The biggest questions, however, revolve around whatever the UK’s eventual settlement with the EU may be. At the time of writing, David Cameron has said that he will not trigger Article 50 of the Lisbon Treaty – the official process that signals the UK’s intention to leave the bloc – before he stepped down. From whenever that process does begin, the UK and EU have two years to negotiate terms of exit, extendable only with unanimous agreement from all member states. If an agreement were not reached, the UK would revert to WTO rules, which would include a 10% tariff on vehicle exports to the EU.
A Norway-style arrangement that granted the UK access to the single market would cause the least disruption, say analysts. That would also allow the continued free movement of labour, goods and capital, all of which the SMMT and carmaker executives cite as critical. However, with the electorate’s ire directed so strongly against immigration, such a deal seems unlikely. Indeed, the Leave campaign had said prior to the referendum that the UK would have to leave the single market in the event of Brexit.
That could have particularly negative impacts for the UK automotive sector, for which even the imposition of minor tariffs and trade barriers would damage its competitiveness. So far, comments from the SMMT, as well as logistics associations such as the FTA have called on the government to secure tariff-free access to the European market. Others, including Mark Perrin at accountancy firm Menzies, have pointed that restrictions to labour could result in driver and other labour shortages.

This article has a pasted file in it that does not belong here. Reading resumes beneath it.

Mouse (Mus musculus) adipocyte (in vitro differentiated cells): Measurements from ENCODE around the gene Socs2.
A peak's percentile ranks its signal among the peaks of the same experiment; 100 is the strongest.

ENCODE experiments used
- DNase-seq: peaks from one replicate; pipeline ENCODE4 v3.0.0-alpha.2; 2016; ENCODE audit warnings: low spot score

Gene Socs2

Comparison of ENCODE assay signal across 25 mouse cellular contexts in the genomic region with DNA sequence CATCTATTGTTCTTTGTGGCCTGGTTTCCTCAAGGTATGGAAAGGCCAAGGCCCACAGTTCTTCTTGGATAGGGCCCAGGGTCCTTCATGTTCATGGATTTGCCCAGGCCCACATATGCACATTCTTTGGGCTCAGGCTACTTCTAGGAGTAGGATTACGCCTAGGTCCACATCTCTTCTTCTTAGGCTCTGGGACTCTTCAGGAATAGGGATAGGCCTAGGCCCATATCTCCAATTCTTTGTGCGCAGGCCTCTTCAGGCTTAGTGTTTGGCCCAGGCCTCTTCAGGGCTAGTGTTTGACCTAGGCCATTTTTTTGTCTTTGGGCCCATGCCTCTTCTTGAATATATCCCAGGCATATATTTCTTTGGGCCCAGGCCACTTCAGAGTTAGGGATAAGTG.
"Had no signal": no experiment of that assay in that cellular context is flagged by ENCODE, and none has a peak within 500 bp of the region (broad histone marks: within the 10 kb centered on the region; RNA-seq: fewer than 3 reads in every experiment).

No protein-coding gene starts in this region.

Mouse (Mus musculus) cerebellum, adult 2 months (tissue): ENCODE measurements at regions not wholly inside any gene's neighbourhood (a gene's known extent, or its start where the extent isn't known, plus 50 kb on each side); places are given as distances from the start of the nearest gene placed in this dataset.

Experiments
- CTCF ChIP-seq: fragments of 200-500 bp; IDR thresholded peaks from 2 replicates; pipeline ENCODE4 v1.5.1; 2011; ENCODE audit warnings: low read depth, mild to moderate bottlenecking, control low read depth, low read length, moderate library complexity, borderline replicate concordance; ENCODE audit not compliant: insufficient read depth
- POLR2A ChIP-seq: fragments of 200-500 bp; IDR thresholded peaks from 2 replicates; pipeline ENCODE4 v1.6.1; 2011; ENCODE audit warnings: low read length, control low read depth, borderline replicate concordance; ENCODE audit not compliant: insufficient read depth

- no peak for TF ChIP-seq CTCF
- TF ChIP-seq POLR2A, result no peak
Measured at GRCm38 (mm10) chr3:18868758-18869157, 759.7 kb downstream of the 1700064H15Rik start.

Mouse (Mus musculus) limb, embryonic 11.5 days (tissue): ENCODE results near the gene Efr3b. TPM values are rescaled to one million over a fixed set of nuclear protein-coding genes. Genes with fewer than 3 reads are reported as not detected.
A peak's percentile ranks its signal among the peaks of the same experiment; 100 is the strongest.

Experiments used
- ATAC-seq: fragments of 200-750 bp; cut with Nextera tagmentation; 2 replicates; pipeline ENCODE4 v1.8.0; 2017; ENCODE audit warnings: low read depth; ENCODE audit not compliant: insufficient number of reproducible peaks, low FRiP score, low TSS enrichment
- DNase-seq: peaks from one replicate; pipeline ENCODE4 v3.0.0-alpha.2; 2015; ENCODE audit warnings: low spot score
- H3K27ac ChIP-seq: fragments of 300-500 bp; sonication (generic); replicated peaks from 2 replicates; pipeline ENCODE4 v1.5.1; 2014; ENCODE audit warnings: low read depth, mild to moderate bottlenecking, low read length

In the long run, there are those who would argue that there could be benefits to the UK leaving the EU. The EIU points out that EU-negotiated trade deals often take very long since they require agreement from all member states; a potential deal with India, for example, has been negotiated since 2007. The UK could potentially negotiate such deals faster.
However, the country also stands to lose access to markets via existing existing EU trade agreements. And the UK may find itself in a less powerful negotiating position compared to having the heft of a 500m trading bloc. So much was in evidence earlier this year when the American president, Barack Obama, said that the UK would "go to the back of the queue" in negotiating any trade deal with the US.
For now, at least, nothing actually changes to UK rules and procedures. However, it could be years before a clear picture of the future emerges. The EIU predicts the UK will outline its proposed EU trade deal by the end of this year. That may bring some stability, however analysts expect a pullback in foreign investment and potential job cuts at OEMs. UK carmakers, their suppliers, logistics providers and indeed much of the world, will be watching closely.
The consequences for the UK car sector and its relationship with Europe and the wider industry will be discussed at the inaugural Automotive Logistics UK Summit to be held on October 5th-6th this year.